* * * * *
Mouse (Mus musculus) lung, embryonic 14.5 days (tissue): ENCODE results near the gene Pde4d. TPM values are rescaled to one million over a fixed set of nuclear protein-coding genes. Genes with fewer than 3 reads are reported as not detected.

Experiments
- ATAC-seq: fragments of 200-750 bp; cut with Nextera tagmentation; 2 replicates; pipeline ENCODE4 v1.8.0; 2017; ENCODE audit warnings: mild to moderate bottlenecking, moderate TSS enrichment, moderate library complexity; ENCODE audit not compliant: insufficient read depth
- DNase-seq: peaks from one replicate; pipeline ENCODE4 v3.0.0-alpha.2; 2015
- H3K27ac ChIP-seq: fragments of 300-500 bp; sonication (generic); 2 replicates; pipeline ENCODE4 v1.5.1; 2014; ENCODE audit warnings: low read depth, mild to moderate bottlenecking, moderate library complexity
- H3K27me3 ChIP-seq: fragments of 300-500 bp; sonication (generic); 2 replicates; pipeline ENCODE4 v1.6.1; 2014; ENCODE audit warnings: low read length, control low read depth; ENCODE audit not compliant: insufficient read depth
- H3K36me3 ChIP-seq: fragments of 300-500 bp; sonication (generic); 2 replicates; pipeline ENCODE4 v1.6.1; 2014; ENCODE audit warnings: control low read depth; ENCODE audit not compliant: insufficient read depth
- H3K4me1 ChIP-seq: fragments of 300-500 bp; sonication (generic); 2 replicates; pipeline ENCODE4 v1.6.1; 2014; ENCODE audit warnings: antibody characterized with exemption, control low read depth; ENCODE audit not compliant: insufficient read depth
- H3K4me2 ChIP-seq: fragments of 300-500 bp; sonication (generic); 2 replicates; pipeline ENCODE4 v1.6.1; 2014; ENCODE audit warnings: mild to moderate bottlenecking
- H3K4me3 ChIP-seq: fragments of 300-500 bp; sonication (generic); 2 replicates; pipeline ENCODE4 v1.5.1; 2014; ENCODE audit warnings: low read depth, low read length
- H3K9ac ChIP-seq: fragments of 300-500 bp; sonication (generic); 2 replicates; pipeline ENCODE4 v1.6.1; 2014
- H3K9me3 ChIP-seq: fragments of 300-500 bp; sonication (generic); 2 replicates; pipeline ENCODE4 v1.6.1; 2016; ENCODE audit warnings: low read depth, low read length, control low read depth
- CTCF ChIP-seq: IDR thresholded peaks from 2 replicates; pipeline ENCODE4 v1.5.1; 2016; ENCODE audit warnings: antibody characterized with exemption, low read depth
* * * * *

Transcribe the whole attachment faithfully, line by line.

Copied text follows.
Mouse (Mus musculus) lung, embryonic 14.5 days (tissue): ENCODE results near the gene Pde4d. TPM values are rescaled to one million over a fixed set of nuclear protein-coding genes. Genes with fewer than 3 reads are reported as not detected.

Experiments
- ATAC-seq: fragments of 200-750 bp; cut with Nextera tagmentation; 2 replicates; pipeline ENCODE4 v1.8.0; 2017; ENCODE audit warnings: mild to moderate bottlenecking, moderate TSS enrichment, moderate library complexity; ENCODE audit not compliant: insufficient read depth
- DNase-seq: peaks from one replicate; pipeline ENCODE4 v3.0.0-alpha.2; 2015
- H3K27ac ChIP-seq: fragments of 300-500 bp; sonication (generic); 2 replicates; pipeline ENCODE4 v1.5.1; 2014; ENCODE audit warnings: low read depth, mild to moderate bottlenecking, moderate library complexity
- H3K27me3 ChIP-seq: fragments of 300-500 bp; sonication (generic); 2 replicates; pipeline ENCODE4 v1.6.1; 2014; ENCODE audit warnings: low read length, control low read depth; ENCODE audit not compliant: insufficient read depth
- H3K36me3 ChIP-seq: fragments of 300-500 bp; sonication (generic); 2 replicates; pipeline ENCODE4 v1.6.1; 2014; ENCODE audit warnings: control low read depth; ENCODE audit not compliant: insufficient read depth
- H3K4me1 ChIP-seq: fragments of 300-500 bp; sonication (generic); 2 replicates; pipeline ENCODE4 v1.6.1; 2014; ENCODE audit warnings: antibody characterized with exemption, control low read depth; ENCODE audit not compliant: insufficient read depth
- H3K4me2 ChIP-seq: fragments of 300-500 bp; sonication (generic); 2 replicates; pipeline ENCODE4 v1.6.1; 2014; ENCODE audit warnings: mild to moderate bottlenecking
- H3K4me3 ChIP-seq: fragments of 300-500 bp; sonication (generic); 2 replicates; pipeline ENCODE4 v1.5.1; 2014; ENCODE audit warnings: low read depth, low read length
- H3K9ac ChIP-seq: fragments of 300-500 bp; sonication (generic); 2 replicates; pipeline ENCODE4 v1.6.1; 2014
- H3K9me3 ChIP-seq: fragments of 300-500 bp; sonication (generic); 2 replicates; pipeline ENCODE4 v1.6.1; 2016; ENCODE audit warnings: low read depth, low read length, control low read depth
- CTCF ChIP-seq: IDR thresholded peaks from 2 replicates; pipeline ENCODE4 v1.5.1; 2016; ENCODE audit warnings: antibody characterized with exemption, low read depth